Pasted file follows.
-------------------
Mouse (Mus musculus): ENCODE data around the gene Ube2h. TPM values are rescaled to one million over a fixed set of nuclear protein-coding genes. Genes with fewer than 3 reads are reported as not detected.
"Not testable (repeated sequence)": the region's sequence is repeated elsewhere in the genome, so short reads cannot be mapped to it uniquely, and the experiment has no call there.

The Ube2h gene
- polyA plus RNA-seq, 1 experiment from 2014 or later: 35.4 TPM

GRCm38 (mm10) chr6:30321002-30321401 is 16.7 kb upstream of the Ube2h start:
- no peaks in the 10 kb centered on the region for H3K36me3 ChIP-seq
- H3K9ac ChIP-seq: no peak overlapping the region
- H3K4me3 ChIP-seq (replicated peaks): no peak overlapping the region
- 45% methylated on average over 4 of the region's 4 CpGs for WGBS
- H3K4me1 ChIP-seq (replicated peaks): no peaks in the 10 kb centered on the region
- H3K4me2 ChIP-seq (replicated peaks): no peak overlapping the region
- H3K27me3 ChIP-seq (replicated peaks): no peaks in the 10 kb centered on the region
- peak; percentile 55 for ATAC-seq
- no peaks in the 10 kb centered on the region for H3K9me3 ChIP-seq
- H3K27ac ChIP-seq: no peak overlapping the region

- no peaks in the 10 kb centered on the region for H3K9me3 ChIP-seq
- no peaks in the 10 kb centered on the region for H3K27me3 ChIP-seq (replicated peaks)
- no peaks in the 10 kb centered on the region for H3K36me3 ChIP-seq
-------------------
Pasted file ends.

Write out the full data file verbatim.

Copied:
Mouse (Mus musculus): ENCODE data around the gene Ube2h. TPM values are rescaled to one million over a fixed set of nuclear protein-coding genes. Genes with fewer than 3 reads are reported as not detected.
"Not testable (repeated sequence)": the region's sequence is repeated elsewhere in the genome, so short reads cannot be mapped to it uniquely, and the experiment has no call there.

The Ube2h gene
- polyA plus RNA-seq, 1 experiment from 2014 or later: 35.4 TPM

GRCm38 (mm10) chr6:30321002-30321401 is 16.7 kb upstream of the Ube2h start:
- no peaks in the 10 kb centered on the region for H3K36me3 ChIP-seq
- H3K9ac ChIP-seq: no peak overlapping the region
- H3K4me3 ChIP-seq (replicated peaks): no peak overlapping the region
- 45% methylated on average over 4 of the region's 4 CpGs for WGBS
- H3K4me1 ChIP-seq (replicated peaks): no peaks in the 10 kb centered on the region
- H3K4me2 ChIP-seq (replicated peaks): no peak overlapping the region
- H3K27me3 ChIP-seq (replicated peaks): no peaks in the 10 kb centered on the region
- peak; percentile 55 for ATAC-seq
- no peaks in the 10 kb centered on the region for H3K9me3 ChIP-seq
- H3K27ac ChIP-seq: no peak overlapping the region

- no peaks in the 10 kb centered on the region for H3K9me3 ChIP-seq
- no peaks in the 10 kb centered on the region for H3K27me3 ChIP-seq (replicated peaks)
- no peaks in the 10 kb centered on the region for H3K36me3 ChIP-seq